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An End to Treadmill Lobbying

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By Dana Milbank
Wednesday, February 1, 2006; 6:03 PM

Well-rested members of the House of Representatives, returning from a six-week recess, settled down to work today on a full slate of urgent matters: extending the Patriot Act, trimming spending and cutting taxes.

Given that daunting choice, House leaders decided that their first order of business for the year would be to kick some old guys out of the House gymnasium.

House Rules Committee Chairman David Dreier (R-Calif.), after a three-hour huddle with his Republican colleagues, announced that he would introduce legislation that "will underscore the fact that the Republican Party has been and continues to be the party of reform." And what would this weighty reform entail? "A ban for registered lobbyists who are former members of Congress from having access to the floor of the House and to the House gymnasium," Dreier announced solemnly.

No more nonsense. It was time for lobbyists to dismount the Stairmasters and hit the showers.

Dreier's colleagues argued that the measure was a strange response to the Jack Abramoff scandal. Abramoff wasn't a former member and didn't use the gym. "I've been going to the gym for 14 years, and nobody's in there lobbying," Rep. Jack Kingston (R-Ga.) protested as he left the meeting. "I've never seen any nefarious plots hatched on the treadmill."

It quickly became clear just how exercised Dreier's colleagues were. Rep. Zach Wamp (R-Tenn.) saw a slippery slope. Would congressmen-cum-lobbyists be kicked out of the prayer breakfasts next? "Where do you draw the line?" he demanded.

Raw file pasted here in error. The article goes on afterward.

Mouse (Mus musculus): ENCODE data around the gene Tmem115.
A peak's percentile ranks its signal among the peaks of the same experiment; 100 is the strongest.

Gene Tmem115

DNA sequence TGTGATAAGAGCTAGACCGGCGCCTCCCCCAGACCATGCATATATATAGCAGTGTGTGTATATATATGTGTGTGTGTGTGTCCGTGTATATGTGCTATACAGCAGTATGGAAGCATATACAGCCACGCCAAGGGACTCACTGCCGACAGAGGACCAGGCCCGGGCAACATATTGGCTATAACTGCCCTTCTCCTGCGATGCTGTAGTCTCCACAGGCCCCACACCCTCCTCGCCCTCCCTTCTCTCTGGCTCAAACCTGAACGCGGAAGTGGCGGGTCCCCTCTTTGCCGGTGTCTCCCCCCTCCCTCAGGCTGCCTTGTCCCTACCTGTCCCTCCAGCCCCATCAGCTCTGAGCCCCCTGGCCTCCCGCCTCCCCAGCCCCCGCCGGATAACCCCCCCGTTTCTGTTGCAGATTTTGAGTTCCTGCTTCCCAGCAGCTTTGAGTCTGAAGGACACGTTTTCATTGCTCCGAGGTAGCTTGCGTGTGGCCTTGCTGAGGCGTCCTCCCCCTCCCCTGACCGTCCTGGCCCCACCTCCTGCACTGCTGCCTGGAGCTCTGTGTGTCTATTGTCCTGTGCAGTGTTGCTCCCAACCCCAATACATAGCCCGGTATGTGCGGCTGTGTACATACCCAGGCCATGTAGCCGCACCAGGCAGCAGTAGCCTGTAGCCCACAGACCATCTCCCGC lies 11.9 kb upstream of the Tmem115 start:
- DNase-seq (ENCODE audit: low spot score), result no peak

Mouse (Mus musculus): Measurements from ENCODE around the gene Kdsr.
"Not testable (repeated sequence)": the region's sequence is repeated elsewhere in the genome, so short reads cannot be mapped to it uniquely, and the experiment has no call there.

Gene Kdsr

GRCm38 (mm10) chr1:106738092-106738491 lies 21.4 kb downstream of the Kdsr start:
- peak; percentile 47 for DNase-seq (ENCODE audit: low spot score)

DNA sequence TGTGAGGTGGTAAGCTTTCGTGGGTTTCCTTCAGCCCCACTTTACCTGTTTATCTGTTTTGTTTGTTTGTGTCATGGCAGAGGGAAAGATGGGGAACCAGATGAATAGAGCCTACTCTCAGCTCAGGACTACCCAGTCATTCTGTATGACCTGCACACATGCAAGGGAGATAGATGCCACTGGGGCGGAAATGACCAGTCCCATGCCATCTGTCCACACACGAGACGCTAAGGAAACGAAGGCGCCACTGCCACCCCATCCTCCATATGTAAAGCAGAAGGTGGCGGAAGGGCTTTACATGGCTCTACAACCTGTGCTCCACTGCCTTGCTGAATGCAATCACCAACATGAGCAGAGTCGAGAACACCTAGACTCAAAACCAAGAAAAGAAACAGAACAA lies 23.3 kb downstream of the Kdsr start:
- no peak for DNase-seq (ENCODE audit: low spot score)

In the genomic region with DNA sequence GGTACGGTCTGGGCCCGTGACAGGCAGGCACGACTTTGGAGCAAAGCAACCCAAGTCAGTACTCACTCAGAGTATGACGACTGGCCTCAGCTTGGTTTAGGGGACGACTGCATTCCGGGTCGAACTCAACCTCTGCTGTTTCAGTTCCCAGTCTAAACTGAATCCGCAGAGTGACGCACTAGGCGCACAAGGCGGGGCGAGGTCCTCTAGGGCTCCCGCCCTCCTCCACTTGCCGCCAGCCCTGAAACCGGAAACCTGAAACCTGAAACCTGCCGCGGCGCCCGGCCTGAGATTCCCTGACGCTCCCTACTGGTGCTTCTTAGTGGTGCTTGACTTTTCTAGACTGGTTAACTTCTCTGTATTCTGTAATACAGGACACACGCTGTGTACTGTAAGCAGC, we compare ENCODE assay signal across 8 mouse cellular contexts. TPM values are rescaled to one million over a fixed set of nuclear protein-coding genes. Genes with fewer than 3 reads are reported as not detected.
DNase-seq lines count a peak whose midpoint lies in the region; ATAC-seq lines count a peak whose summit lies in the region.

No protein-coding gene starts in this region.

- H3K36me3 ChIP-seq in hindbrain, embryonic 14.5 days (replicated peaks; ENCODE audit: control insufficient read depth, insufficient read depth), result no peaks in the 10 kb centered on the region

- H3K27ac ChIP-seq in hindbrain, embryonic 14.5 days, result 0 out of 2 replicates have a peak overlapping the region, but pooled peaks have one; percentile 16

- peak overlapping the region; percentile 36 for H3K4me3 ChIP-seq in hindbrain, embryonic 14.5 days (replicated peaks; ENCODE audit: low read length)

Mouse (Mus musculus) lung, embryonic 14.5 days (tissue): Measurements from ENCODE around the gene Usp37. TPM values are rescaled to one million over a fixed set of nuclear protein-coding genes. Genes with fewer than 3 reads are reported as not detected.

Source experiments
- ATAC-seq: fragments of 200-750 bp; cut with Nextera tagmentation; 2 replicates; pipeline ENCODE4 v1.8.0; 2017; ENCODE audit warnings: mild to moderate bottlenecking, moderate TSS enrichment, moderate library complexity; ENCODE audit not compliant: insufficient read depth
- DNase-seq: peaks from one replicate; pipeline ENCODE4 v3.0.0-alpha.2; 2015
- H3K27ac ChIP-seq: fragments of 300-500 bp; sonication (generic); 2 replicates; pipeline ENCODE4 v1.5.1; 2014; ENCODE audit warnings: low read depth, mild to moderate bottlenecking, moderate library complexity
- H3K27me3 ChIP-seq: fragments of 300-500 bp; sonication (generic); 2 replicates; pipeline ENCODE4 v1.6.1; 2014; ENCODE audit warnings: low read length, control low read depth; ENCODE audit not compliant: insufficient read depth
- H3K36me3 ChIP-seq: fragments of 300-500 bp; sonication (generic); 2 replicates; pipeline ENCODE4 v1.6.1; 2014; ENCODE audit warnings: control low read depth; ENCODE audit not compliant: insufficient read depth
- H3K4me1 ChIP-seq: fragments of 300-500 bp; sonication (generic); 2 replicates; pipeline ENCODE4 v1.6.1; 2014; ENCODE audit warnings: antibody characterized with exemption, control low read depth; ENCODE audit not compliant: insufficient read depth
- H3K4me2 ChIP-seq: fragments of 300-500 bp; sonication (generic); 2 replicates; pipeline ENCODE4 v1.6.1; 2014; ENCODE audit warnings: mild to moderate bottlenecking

If Republicans were skeptical, Democrats were derisive when they heard about the plan. "I've been going to the gym for 24 years, and I've never been lobbied in the gym," Senate Minority Leader Harry Reid (D-Nev.) said Tuesday. "Of course," he added, "I'm pretty ugly naked."

When Dreier took his proposal to the floor this afternoon, it immediately became clear he was in for a workout. Democrats wondered, given all the abuses involving lobbyist-paid meals, travel and campaign financing, the first act of the second session of the 109th Congress should involve a fitness center in the basement of the Rayburn House Office Building.

"This rules change is so minor in relation to the magnitude of the problem that it doesn't amount to a drop in the ocean," complained Rep. Louise M. Slaughter (D-N.Y.). "It's going to take a lot more than preventing former members from going to the House gym to produce an ethical Congress."

Rep. Barney Frank (D-Mass.), who knows when there's mischief to be made, interrupted the debate with a proposal. "I suggest a possible compromise because there is a certain self interest, let's be honest, for current members," he deadpanned. "Perhaps the modification could be that any former member using a piece of equipment would have to yield to a current member."

This produced bipartisan chuckles. Dreier, losing control of the debate, puffed out his cheeks. He was getting little help, even from his own side.

Financial Services Committee Chairman Michael G. Oxley (R-Ohio), who is retiring at the end of the term and is himself a prime candidate to join the lobbying trade, spoke of the bonds that members form as they stretch and strengthen their muscles.


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